Attention, Perception, & Psychophysics

, Volume 72, Issue 2, pp 501–516

Improved segregation of simultaneous talkers differentially affects perceptual and cognitive capacity demands for recognizing speech in competing speech

Research Articles

DOI: 10.3758/APP.72.2.501

Cite this article as:
Francis, A.L. Attention, Perception, & Psychophysics (2010) 72: 501. doi:10.3758/APP.72.2.501


Perception of speech in competing speech is facilitated by spatial separation of the target and distracting speech, but this benefit may arise at either a perceptual or a cognitive level of processing. Load theory predicts different effects of perceptual and cognitive (working memory) load on selective attention in flanker task contexts, suggesting that this paradigm may be used to distinguish levels of interference. Two experiments examined interference from competing speech during a word recognition task under different perceptual and working memory loads in a dual-task paradigm. Listeners identified words produced by a talker of one gender while ignoring a talker of the other gender. Perceptual load was manipulated using a nonspeech response cue, with response conditional upon either one or two acoustic features (pitch and modulation). Memory load was manipulated with a secondary task consisting of one or six visually presented digits. In the first experiment, the target and distractor were presented at different virtual locations (0° and 90°, respectively), whereas in the second, all the stimuli were presented from the same apparent location. Results suggest that spatial cues improve resistance to distraction in part by reducing working memory demand.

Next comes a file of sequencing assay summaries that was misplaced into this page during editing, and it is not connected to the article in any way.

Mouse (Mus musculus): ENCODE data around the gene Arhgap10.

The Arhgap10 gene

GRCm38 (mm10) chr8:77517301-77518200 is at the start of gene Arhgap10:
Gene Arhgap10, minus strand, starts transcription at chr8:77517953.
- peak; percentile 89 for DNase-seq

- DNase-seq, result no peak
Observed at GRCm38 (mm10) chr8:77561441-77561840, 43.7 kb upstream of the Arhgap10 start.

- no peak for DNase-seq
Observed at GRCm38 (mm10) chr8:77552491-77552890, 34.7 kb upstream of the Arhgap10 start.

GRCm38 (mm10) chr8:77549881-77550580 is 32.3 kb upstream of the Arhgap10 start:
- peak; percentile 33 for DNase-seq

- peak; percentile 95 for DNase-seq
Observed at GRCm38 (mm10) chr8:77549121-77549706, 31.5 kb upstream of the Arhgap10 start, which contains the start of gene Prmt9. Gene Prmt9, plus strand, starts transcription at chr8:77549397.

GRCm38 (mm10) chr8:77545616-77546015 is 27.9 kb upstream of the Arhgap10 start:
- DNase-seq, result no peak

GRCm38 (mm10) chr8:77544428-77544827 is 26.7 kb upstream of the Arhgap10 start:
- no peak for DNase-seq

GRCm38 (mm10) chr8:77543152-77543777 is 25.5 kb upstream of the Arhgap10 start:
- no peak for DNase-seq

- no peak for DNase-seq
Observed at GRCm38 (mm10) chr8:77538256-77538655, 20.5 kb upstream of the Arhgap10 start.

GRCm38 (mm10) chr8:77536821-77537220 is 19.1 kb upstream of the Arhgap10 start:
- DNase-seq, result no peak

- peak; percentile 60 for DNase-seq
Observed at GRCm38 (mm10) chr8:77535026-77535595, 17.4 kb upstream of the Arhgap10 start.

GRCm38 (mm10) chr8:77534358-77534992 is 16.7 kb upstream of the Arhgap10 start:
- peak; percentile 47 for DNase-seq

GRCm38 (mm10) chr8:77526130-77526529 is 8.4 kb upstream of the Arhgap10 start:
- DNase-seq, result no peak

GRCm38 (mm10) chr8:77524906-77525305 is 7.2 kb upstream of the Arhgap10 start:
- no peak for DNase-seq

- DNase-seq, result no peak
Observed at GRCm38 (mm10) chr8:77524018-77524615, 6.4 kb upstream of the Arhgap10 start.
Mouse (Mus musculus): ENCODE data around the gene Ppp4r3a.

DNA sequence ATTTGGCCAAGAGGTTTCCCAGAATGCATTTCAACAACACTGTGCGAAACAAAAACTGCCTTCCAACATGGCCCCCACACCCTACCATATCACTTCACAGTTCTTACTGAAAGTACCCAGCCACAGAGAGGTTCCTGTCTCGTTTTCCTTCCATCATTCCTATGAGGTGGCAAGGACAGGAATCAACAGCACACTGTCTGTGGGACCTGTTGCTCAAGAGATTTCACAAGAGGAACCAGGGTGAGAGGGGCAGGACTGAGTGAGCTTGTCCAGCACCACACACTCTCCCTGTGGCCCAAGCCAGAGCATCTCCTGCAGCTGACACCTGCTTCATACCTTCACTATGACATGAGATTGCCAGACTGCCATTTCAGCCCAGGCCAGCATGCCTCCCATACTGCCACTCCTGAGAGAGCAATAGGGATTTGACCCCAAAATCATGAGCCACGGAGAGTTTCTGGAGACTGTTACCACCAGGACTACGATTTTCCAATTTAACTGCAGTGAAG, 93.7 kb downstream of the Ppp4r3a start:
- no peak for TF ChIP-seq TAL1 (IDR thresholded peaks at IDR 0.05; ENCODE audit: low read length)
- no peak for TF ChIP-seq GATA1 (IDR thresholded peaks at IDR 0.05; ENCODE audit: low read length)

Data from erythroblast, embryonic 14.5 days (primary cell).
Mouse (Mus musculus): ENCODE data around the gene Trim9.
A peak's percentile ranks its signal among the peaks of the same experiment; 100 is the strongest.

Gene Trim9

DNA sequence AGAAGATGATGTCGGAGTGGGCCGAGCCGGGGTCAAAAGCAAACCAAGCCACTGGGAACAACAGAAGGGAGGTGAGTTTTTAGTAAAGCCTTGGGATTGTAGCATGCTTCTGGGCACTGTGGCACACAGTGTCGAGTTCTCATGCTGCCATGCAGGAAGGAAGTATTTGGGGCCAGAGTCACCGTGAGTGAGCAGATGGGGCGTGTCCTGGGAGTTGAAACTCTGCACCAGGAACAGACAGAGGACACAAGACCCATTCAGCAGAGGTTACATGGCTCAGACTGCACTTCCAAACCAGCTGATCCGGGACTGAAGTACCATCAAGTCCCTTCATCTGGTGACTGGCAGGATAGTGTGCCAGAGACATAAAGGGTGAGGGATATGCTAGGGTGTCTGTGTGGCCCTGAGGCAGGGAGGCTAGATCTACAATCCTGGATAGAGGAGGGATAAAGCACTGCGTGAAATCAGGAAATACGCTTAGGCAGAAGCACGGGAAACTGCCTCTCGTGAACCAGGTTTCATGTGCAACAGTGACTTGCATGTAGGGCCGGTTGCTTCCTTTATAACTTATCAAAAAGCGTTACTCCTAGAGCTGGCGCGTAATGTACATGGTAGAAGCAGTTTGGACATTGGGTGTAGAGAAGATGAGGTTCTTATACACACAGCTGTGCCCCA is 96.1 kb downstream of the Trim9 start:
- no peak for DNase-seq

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Copyright information

© Psychonomic Society, Inc. 2010

Authors and Affiliations

  1. 1.Language, and Hearing SciencesPurdue UniversityWest Lafayette